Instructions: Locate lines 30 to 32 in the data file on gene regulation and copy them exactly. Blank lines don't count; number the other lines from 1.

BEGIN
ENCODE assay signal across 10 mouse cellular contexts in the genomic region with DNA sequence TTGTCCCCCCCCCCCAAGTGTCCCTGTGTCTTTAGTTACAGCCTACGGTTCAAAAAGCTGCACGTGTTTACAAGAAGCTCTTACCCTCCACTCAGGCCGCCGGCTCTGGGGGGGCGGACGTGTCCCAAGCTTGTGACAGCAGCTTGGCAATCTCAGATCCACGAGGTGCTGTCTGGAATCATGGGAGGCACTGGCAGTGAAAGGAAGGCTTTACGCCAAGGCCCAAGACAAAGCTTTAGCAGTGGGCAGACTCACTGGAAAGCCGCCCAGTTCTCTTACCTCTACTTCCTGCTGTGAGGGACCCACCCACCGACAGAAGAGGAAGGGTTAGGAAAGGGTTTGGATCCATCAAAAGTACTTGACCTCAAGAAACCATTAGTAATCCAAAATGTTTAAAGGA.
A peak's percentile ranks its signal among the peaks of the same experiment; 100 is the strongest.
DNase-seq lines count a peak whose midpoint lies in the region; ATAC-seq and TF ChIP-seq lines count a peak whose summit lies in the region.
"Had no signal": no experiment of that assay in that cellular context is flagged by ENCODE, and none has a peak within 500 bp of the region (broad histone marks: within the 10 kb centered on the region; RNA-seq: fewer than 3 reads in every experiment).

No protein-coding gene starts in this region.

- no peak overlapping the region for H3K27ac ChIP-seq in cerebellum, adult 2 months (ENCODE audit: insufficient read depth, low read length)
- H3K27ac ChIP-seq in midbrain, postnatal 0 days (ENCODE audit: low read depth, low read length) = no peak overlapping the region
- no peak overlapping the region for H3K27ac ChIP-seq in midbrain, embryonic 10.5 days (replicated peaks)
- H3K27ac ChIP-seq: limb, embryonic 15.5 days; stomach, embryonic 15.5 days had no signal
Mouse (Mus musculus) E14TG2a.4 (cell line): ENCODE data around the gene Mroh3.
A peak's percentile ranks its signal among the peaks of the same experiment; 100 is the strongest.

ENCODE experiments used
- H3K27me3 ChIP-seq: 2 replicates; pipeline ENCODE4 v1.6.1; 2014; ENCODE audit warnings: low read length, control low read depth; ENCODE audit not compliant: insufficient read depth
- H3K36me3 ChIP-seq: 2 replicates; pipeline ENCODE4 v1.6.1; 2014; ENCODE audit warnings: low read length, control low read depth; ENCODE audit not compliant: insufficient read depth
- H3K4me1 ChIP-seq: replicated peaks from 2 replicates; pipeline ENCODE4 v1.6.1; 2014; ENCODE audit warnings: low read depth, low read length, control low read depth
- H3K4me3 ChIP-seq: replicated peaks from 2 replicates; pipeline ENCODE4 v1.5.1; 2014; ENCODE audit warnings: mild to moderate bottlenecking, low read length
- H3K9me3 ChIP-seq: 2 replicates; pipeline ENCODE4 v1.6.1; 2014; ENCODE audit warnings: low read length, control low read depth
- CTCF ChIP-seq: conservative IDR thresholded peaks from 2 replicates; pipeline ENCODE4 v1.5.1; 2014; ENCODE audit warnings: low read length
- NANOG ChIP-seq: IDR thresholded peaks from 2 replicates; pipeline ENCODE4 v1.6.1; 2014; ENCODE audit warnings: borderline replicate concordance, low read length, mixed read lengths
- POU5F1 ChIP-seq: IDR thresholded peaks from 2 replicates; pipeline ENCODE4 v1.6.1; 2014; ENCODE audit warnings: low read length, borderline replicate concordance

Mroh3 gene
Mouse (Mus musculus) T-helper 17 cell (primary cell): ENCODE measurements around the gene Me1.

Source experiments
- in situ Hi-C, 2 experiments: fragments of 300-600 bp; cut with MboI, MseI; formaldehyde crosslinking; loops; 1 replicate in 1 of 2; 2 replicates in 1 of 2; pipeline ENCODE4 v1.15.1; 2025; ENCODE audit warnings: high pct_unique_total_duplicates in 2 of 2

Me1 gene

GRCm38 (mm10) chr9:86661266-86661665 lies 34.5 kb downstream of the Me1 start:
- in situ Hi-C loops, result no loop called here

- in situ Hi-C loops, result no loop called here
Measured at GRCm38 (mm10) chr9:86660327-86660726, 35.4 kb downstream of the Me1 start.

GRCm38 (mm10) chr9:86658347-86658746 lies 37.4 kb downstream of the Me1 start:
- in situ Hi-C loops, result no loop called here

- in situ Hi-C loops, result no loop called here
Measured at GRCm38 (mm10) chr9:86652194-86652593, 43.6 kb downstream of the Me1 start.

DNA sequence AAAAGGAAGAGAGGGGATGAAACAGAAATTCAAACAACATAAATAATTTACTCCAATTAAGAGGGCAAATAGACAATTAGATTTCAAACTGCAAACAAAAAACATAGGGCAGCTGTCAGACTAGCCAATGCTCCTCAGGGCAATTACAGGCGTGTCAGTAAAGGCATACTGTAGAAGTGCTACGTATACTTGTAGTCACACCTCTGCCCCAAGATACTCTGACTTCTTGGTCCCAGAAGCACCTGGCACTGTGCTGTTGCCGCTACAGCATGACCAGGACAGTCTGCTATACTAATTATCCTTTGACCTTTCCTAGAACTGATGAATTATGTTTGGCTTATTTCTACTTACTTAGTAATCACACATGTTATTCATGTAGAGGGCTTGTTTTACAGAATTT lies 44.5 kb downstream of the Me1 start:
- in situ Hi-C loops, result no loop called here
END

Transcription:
GRCm38 (mm10) chr9:86658347-86658746 lies 37.4 kb downstream of the Me1 start:
- in situ Hi-C loops, result no loop called here

- in situ Hi-C loops, result no loop called here